Remember the children’s story about the train that could? The little choo-choo made it to the top of the hill, pulling its load, by will power, courage, strength and thought, “I think I can, I think I can.”
Well, this story is about another train that could and did.
On September 27, 1829, a locomotive belonging to England’s Stockton and Darlington line, pulled a passenger train down the tracks. It was the first time an engine -- not a horse -- had accomplished this.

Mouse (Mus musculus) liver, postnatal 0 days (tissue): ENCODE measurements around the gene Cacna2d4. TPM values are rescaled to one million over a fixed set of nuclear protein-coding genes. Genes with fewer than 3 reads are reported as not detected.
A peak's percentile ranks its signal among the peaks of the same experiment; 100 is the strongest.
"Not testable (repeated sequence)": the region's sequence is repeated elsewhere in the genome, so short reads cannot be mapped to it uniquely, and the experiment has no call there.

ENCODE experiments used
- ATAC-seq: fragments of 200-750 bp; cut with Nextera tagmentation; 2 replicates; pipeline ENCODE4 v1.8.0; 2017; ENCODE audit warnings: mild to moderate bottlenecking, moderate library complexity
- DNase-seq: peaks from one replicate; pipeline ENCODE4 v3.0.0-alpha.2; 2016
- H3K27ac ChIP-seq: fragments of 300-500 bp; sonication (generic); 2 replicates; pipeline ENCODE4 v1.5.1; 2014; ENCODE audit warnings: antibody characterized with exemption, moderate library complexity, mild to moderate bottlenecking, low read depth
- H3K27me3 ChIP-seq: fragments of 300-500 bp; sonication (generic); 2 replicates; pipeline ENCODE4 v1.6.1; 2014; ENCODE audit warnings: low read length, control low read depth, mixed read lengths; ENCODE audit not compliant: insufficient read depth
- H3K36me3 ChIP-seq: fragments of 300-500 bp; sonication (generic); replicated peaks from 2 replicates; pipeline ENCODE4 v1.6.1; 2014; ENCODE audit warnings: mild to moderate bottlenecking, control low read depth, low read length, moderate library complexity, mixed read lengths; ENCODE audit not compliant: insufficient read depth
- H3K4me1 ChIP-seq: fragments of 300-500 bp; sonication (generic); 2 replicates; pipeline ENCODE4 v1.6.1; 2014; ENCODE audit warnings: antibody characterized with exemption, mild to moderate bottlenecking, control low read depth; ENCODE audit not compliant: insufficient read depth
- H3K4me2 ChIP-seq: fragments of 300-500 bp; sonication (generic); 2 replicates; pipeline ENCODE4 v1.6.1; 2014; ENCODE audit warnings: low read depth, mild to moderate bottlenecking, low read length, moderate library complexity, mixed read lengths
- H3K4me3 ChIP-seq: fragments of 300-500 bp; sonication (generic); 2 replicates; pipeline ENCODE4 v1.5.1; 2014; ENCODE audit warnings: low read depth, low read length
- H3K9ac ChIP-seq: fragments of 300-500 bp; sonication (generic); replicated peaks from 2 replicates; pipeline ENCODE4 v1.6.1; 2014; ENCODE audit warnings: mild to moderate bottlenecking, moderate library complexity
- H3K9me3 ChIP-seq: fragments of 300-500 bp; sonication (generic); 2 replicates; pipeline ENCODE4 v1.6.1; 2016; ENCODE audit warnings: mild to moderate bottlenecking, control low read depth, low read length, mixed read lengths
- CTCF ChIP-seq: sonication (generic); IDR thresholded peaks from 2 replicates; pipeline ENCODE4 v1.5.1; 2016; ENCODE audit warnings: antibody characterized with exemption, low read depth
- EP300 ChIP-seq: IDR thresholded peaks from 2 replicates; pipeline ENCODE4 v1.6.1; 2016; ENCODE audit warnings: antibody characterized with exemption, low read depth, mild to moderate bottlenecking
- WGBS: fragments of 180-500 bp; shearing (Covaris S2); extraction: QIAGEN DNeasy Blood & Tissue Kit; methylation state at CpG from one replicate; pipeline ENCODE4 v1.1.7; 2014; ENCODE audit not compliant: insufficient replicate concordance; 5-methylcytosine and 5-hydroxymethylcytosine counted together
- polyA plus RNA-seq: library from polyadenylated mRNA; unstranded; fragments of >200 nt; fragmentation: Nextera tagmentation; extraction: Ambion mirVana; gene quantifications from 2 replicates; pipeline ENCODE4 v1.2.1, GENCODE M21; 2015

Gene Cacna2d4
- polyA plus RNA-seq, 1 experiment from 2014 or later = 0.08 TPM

The locomotive, The Rocket was designed by George Stephenson with the help of his son Robert. It was the first truly successful steam locomotive, able to pull a train on smooth rails. (The very first steam engine locomotive was built by Richard Treithick, also of England, in 1804.)
Critics were a little wary of the iron horse. One said that it would make stay-at-homes into gadabouts; honest men into liars and be the downfall of an intellectual society. Some choo-choo, eh?